Can Erdoğan and the AKP change?
There’s a Turkish saying that a person does not change much, and that in your 70th year you are almost the same as in your 7th year. If throughout the past 14 years a political leader and his party have ruled the country through the politics of tension, confrontation and dangerous polarization, is it possible to believe they could change because of a dreadful trauma? Could they really become people who are respectful of differences, giving importance to reconciliation, consensus politics, national unity and harmony?
The last time President Recep Tayyip Erdoğan and former President Abdullah Gül – as well as former deputy prime ministers Bülent Arınç and Abdüllatif Şener – declared that they had changed, “taking off the shirt of the ‘National View’” of the Necmettin Erbakan-led Islamist politics, few people believed them. Those who did not believe them were proven wrong after it later became clear that Erdoğan and his friends had indeed taken off the Turkish political Islamic shirt - and put on the Muslim Brotherhood shirt. The difference? The Hamas of Palestine, which was a clandestine terrorist gang in Erbakan’s Turkey, became a legitimate political representative of the Palestinian people - or at least Gaza - in Erdoğan’s Turkey. The Egyptian Muslim Brotherhood, which was a threat to Islam in Erbakan’s time, became such a valuable friend of Erdoğan that Turkey went to the extreme of almost severing ties with Egypt when the Muslim Brotherhood’s President Mohamed Morsi was toppled in a military coup.
So it can be said that when he declared he had changed, Erdoğan indeed underwent a transformation 14 years ago. Or was Erdoğan just the same all the time, a Muslim Brotherhood fan Turkish politician, who managed to hide his true colors for a long time? Was Erdoğan sincere when he vowed to raise “religious” new generations? Was he sincere when he said “we can no longer act as we did before July 15. None of us can, including me as the president … The AK Party, which has been governing Turkey for the past 14 years, also cannot act as it used to”?
President Erdoğan has probably realized what a big mistake it was to insist on a Sunni-based sectarian governance understanding and foreign policy perspective based on constant tension. Whoever was advising the president that by polarizing the nation he was consolidating the conservative-Islamist base of the party basically paved the road to the July 15 failed coup. Was it not great to recently hear from Deputy Prime Minister Numan Kurtulmuş that from now on, recruitments and promotions in the public sector would be carried out on the basis of competence and qualifications, irrespective of whether or not candidates are pious? Were not Kurtulmuş’s words at the same time a confession that during the past 14 years the AKP has discriminated against secularists, non-practicing Muslims and non-Muslims, in favor of placing its pious supporters in public jobs, including jobs at local municipalities? Should we rejoice that the non-pious will now be able to have the opportunity of public employment?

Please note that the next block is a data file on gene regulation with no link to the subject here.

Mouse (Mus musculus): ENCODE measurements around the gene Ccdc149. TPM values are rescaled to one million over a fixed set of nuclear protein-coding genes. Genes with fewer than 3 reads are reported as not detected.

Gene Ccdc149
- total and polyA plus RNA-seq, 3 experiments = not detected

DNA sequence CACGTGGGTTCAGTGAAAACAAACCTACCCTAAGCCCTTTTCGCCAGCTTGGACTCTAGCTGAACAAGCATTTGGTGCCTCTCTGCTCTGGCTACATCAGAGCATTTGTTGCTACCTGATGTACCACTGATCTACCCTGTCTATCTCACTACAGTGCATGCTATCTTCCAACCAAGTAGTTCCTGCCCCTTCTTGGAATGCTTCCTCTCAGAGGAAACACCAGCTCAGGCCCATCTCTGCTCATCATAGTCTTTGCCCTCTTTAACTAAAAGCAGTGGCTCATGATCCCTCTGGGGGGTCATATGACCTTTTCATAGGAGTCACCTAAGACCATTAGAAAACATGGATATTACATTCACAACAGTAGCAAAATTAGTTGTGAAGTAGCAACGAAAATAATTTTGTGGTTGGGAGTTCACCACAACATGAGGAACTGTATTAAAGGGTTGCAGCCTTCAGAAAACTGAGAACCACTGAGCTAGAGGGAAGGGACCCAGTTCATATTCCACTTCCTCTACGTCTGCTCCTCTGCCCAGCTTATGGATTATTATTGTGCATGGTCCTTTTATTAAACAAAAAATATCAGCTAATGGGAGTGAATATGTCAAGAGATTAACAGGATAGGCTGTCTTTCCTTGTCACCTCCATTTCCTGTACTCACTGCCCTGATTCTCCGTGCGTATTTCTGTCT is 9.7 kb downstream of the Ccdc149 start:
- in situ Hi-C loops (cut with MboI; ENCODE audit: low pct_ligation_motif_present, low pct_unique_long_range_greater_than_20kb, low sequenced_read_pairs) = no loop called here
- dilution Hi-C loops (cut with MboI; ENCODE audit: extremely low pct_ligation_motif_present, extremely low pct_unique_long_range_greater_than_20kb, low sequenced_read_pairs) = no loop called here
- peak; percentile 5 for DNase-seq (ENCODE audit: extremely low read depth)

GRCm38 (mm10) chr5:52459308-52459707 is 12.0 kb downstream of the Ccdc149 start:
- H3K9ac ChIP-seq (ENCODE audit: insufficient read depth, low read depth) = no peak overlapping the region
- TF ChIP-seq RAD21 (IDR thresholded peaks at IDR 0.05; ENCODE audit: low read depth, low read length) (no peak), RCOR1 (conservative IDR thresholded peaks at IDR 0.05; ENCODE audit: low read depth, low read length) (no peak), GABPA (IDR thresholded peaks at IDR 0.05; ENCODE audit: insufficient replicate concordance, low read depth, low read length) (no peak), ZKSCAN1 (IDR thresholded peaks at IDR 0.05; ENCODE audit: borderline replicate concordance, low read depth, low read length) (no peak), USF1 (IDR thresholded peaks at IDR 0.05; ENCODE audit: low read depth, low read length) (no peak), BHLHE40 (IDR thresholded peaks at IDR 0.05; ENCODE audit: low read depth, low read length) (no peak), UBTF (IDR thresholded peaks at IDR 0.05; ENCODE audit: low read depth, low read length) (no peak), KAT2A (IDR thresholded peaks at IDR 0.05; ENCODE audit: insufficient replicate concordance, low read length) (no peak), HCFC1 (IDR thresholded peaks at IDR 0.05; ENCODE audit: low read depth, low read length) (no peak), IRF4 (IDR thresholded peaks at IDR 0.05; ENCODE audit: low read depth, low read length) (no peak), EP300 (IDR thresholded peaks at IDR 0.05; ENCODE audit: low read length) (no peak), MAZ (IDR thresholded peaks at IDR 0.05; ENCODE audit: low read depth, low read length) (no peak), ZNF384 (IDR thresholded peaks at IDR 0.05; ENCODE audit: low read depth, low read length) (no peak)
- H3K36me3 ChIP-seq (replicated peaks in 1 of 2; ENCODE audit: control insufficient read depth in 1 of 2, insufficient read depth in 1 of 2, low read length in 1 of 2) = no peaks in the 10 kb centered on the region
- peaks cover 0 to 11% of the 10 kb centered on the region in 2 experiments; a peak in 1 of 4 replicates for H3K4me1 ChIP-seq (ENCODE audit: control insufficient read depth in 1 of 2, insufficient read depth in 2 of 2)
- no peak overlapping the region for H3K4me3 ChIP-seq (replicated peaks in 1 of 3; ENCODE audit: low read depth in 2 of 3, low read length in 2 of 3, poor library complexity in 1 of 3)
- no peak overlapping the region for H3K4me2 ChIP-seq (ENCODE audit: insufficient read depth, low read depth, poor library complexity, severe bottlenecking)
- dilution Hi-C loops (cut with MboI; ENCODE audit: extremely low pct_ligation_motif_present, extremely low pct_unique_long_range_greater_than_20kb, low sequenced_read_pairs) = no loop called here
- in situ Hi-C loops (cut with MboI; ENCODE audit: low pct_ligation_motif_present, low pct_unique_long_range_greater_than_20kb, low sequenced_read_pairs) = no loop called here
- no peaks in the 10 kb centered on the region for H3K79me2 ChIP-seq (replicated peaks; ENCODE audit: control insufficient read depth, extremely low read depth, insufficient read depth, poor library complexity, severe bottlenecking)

It was great to hear those words coming out of the mouth of the president. But was he sincere? If he has really become a democratic personality wishing to embrace the entire nation, why do we have such a high number of journalists, businessmen and academics behind bars? Kurtulmuş, as well as Prime Minister Binali Yıldırım, have proudly declared that there is not a single journalist in Turkish prisons who was imprisoned for their journalistic activities? Should we be realistic for one second? What was the non-journalistic activity of, for example, columnist Lale Kemal (Sarıibrahimoğlu) or Hürriyet reporter Arda Akın? Was not Akın the journalist who first reported the attempt by a prosecutor to interrogate National Intelligence Organization (MİT) Undersecretary Hakan Fidan on Feb. 7, 2012, in connection to the now-collapsed Kurdish opening? The government must explain in detail the crimes that prosecutors are alleging, or the crimes of the 76 journalists already in prison, particularly the 46 journalists sent to prison since the failed coup? How many of them have been sentenced?
This government has made some changes to the Penal Code and introduced the clause of “reasonable doubt” to justify making detentions or arrests. For years journalists’ organizations and a few democratic personalities in this country have been stressing that not only should such dreadful and ambiguous clauses be lifted from the legislation, but the anti-democratic elements of all laws, particularly Article 5 of the anti-terror law under which most journalists have been arrested, must urgently be lifted.
Has Erdoğan changed? Has the AKP’s governance become more democratic? Will discrimination of the “others” of Turkish society be ended? If Erdoğan and the AKP are sincere, why don’t they act on the anti-terror law?
Well, they will not. They have even accepted sending down the visa deal with Europe down the drain simply to preserve that totally disgusting piece of legislation.